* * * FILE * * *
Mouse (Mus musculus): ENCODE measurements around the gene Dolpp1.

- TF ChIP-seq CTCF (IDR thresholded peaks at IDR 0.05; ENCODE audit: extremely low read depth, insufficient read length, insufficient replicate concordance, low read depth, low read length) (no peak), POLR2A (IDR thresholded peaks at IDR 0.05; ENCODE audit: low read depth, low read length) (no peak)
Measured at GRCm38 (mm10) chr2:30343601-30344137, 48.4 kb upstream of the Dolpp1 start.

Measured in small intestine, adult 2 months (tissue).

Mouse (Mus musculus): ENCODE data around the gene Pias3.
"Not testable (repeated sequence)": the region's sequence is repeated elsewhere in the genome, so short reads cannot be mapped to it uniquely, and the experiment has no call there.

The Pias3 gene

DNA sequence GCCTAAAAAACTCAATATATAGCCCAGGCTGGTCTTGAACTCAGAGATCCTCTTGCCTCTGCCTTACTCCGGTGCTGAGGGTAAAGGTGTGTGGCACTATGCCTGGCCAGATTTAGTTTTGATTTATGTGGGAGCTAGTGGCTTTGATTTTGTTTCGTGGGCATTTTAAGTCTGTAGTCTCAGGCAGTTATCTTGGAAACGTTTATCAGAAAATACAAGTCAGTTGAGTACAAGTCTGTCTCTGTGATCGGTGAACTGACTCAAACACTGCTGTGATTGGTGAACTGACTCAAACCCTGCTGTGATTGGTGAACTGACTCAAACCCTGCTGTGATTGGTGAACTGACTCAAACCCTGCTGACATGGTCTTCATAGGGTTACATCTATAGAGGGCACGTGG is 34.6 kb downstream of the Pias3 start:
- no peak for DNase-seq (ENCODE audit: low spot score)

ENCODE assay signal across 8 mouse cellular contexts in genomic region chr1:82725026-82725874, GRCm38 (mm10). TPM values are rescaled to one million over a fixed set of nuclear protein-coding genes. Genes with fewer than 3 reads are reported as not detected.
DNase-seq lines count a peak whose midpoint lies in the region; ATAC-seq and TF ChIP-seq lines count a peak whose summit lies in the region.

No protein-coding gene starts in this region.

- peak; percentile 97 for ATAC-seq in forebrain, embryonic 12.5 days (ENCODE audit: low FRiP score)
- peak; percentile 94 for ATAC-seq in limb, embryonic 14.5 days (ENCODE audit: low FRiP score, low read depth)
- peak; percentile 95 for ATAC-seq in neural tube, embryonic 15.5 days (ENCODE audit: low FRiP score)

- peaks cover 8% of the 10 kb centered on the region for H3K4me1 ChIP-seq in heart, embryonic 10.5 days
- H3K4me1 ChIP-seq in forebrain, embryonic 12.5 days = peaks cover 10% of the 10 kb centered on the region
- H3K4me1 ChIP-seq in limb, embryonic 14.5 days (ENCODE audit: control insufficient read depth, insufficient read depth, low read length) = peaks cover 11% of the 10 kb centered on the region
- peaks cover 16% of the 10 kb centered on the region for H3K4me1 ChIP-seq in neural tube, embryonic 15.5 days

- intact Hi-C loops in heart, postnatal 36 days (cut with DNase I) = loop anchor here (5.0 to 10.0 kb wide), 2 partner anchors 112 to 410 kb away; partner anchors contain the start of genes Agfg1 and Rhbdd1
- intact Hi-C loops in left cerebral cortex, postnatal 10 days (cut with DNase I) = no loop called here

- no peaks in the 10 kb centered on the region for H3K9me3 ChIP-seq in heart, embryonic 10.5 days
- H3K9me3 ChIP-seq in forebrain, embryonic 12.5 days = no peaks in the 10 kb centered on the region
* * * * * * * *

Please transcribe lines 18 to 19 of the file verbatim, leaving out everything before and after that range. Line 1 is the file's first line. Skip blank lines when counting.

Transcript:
- H3K4me1 ChIP-seq in limb, embryonic 14.5 days (ENCODE audit: control insufficient read depth, insufficient read depth, low read length) = peaks cover 11% of the 10 kb centered on the region
- peaks cover 16% of the 10 kb centered on the region for H3K4me1 ChIP-seq in neural tube, embryonic 15.5 days